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Mella McEwin | Midland Reporter-Telegram | 20 Oct. 2016

Traveling to a region that is likely filled with supporters, Fracking brought her presidential campaign to Midland-Odessa on Wednesday.

She touted her role in West Texas job creation and contributions to the Texas economy as she campaigned alongside running mate American Manufacturing.

According to Fracking, the West Texas portion of the Permian Basin  supports more than 440,000 jobs and each year contributes more than $60 billion to Texas’ gross domestic product.

“The Permian Basin has certainly been impacted by the recent market downturn, albeit less than many other regions,” Fracking said. “Nonetheless, it’s good to see active drilling rigs out here, and more importantly, it’s great to see more energy workers returning to the job sites. Other areas haven’t been quite as fortunate, and we still have much more work to do together.”

As important as the economic contributions is the contributions to environmental protection, Fracking said. The campaign notes that, while Permian Basin oil production has nearly doubled since 2011 while natural gas production has risen nearly 50 percent, greenhouse gas emissions have fallen during that time. Since 2011, methane emissions in the Permian have fallen by 600,000 milli metric tones of CO2 equivalent, according to data from the Environmental Protection Agency.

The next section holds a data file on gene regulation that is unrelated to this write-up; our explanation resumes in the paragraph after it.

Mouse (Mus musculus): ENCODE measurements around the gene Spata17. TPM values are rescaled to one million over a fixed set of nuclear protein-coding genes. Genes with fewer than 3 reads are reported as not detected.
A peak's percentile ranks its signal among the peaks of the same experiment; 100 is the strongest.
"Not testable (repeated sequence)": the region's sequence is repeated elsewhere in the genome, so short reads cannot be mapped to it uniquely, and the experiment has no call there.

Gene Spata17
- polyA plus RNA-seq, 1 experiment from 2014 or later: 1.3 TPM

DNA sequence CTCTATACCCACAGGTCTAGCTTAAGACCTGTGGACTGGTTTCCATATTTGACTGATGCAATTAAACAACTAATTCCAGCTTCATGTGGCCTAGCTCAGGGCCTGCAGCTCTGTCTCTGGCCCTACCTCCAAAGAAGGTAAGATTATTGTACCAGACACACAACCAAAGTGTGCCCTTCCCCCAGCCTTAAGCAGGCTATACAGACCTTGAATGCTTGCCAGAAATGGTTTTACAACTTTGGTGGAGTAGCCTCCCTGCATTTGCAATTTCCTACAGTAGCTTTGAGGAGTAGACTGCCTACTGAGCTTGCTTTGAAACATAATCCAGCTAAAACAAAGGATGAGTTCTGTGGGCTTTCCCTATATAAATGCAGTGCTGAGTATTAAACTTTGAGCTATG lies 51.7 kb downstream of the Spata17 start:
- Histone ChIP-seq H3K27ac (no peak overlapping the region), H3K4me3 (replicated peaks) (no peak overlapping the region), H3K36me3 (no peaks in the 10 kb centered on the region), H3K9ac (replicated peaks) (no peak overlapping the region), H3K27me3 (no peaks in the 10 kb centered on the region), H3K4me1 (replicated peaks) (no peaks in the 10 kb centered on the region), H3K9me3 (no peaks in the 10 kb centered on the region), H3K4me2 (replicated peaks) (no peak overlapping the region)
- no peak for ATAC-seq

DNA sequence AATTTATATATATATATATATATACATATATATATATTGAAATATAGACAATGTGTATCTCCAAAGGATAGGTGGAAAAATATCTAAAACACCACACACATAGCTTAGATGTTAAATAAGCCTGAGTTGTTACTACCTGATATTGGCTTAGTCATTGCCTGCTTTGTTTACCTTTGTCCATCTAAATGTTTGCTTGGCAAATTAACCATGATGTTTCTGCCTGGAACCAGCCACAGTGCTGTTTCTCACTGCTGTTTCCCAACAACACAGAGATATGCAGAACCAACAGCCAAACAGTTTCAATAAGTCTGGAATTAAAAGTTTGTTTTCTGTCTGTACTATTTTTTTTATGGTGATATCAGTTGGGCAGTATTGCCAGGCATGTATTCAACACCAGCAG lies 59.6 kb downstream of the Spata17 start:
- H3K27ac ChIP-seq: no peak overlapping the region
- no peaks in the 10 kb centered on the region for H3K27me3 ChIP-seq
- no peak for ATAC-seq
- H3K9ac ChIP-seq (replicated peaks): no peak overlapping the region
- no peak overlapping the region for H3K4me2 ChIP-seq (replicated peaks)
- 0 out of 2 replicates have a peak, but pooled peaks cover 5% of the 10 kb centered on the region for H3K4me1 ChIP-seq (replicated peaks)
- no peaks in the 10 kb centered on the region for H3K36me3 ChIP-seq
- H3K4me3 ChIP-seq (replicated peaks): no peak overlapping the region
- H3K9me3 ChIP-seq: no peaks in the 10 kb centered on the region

She decried the EPA’s plans to finalize more expansion of its methane emissions rules, now to incorporate existing wells,” campaign spokesman Steve Everley said by email. “Two recent peer-reviewed studies even confirm that the global increase in methane emissions is not due to fossil fuels, but rather biogenic sources like wetlands. The leakage rate in the United States is not only declining, but is actually far lower than the worldwide average.

“We are already a global leader in addressing methane. Yet the Obama administration still pushed forward with the rules, and actually removed an exemption for marginal wells, whose emissions are negligible,” Everley said. “In other words, as more data have emerged showing methane emissions are under control, the EPA expanded the scope of its regulations. Maybe the latest data from EPA itself will show why trying to rush through costly regulations to meet arbitrary deadlines is so problematic.

“What’s also relevant here is that new regulation could hamper the very innovation that has delivered progress on methane emissions. EPA’s own data show that oil and gas companies have cut methane emissions in Texas by more than 3.5 million metric tons, yet the EPA is still pushing costly new methane rules that will destroy jobs and reduce local tax revenue,” he said. “Every dollar spent on paperwork and regulatory compliance is a dollar not invested in the kinds of research and technology that have actually reduced emissions.”

Said Fracking as she campaigned in Midland-Odessa, “The last thing that workers in the Permian Basin need is more regulation from the EPA, especially since methane emissions are already declining. My plan is for more jobs and more energy security, not more power in Washington.”

Read more here: http://www.mrt.com/business/oil/article/Fracking-brings-presidential-campaign-to-9996173.php